Amanda Bennett discusses the impact of the Voluntary Code of Good Governance and what needs to be done to ensure it stays relevant to the sector.
In September 2014 the Voluntary Code of Good Governance for the Sport and Recreation Sector will be three years old.
Whilst there will be plenty to celebrate about this unique sports governance framework, the Sport and Recreation Alliance just like any organisation, needs to be able to reflect in order to progress.
As Will Rogers so succinctly put it "even if you're on the right track, you'll get run over if you just sit there."
Most organisations understand that a failure to learn and adapt will eventually result in crisis especially in the area of governance – Lord Myners’ report into the Co-operative Group is a high profile case in point.
With this in mind, the Alliance has commissioned Birkbeck College, University of London to carry out an impact assessment of the Voluntary Code.
In short, we want to know what difference has the Code made to those who have signed up. To do this we need answers to some key questions:
Are sport and recreation organisations more aware of their responsibilities and more effective as a result?
What were the main challenges faced in delivering change?
Where is the body of best practice that has been developed since 2011?
How can the Code meet the needs of the sector through 2015 and beyond?
By establishing the impact the Code has had, we can develop much more effectively develop support, tools and training for those tasked with leading sport, overseeing good governance and modernizing their organisations.
Just as important are the organisations that didn’t sign up to good governance via the Code – for what reasons did they choose not to engage? What would need to change to make the Code relevant and useful to them?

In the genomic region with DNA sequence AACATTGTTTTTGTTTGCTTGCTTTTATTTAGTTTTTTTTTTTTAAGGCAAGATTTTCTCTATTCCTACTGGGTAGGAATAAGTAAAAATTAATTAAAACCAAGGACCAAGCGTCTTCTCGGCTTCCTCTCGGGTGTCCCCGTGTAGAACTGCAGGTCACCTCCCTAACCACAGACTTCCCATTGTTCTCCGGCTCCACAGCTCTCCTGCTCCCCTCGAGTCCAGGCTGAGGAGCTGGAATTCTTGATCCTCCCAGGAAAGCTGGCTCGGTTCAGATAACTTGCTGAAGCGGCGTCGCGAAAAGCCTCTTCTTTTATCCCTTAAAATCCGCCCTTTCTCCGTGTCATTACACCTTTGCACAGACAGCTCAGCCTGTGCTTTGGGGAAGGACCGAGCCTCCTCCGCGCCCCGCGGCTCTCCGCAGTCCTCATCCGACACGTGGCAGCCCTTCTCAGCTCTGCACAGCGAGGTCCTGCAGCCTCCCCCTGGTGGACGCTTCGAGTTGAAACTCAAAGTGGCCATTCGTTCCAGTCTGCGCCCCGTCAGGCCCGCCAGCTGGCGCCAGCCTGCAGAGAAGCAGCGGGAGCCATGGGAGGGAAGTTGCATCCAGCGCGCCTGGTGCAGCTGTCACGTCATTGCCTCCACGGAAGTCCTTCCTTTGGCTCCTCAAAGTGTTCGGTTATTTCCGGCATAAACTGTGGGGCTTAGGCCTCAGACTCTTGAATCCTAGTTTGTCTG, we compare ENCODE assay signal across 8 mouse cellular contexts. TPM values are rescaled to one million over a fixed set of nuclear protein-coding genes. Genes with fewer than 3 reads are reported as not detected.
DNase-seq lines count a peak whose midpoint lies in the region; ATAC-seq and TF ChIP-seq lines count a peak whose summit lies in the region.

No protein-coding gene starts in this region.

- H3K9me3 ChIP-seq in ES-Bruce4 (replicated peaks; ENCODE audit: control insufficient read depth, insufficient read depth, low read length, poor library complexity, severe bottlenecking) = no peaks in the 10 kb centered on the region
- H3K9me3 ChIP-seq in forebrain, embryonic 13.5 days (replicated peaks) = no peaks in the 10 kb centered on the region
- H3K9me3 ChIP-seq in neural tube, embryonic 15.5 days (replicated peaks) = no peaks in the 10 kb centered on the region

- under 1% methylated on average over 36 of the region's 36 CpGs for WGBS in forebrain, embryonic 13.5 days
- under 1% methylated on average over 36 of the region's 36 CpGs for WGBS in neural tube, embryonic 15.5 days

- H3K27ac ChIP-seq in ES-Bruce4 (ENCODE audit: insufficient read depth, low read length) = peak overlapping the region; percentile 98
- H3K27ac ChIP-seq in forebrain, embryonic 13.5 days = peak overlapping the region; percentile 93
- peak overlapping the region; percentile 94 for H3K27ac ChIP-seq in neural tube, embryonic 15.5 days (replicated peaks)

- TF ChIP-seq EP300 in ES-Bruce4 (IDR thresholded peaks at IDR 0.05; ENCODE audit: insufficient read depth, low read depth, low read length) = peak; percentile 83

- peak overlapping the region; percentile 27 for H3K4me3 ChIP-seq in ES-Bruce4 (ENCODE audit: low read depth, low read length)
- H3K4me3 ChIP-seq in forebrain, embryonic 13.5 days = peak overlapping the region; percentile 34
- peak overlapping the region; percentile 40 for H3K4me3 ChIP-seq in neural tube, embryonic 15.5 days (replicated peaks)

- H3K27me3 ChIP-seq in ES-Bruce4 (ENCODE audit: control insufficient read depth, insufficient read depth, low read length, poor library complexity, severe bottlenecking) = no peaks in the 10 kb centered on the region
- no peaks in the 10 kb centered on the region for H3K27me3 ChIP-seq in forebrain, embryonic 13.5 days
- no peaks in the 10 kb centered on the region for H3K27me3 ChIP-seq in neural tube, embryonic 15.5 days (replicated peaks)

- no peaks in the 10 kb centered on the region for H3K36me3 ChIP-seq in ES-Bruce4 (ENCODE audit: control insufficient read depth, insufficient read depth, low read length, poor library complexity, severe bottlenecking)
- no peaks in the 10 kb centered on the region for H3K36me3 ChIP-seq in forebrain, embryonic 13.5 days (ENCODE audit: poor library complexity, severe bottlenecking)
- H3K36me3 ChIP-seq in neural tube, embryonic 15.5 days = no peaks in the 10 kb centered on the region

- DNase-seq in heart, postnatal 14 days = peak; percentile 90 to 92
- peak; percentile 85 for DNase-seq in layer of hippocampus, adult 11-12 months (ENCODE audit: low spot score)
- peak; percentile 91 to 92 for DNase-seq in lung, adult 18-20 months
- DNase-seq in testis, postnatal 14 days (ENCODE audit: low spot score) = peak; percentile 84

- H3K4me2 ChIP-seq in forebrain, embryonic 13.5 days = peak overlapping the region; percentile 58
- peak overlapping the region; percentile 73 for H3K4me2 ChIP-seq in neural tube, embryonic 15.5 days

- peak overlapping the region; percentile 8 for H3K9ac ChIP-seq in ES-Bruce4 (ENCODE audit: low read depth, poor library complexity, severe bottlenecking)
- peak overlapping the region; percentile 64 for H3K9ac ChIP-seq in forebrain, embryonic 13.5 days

We know that for some sport and recreation bodies the Code may not have fully reflected their needs. Feedback specifically from these organisations is vital if the Voluntary Code is to be genuinely sector-wide in its impact.
The answer to these questions (and many others) will hopefully demonstrate the extent to which a single set of governance principles has guided, supported and challenged sport and recreation bodies to be better.
As well as learning from the first three years of implementation, this process will inform a refresh of the Code itself.
This will not be a re-write – the principles remain valid, realistic and relevant. However, times and the environment have changed and the Code needs to reflect these.
The Alliance is leading a 'light touch' revision so that the revised Code can be adopted with confidence by sport and recreation bodies small and large. It will be brought up to date without losing its distinctiveness.
We want to know what you think. If your organisation has signed up to the Code but you have not yet had an opportunity to tell us your thoughts please take a few minutes to give us your feedback by clicking this link – https://www.survey.bbk.ac.uk/volcode
Alternatively, if your sport or recreation body has not adopted the Code but you feel there are ways in which it could be improved to fit your needs, please click here - https://www.survey.bbk.ac.uk/volcode2014
For more information about either of the surveys do feel free to get in touch.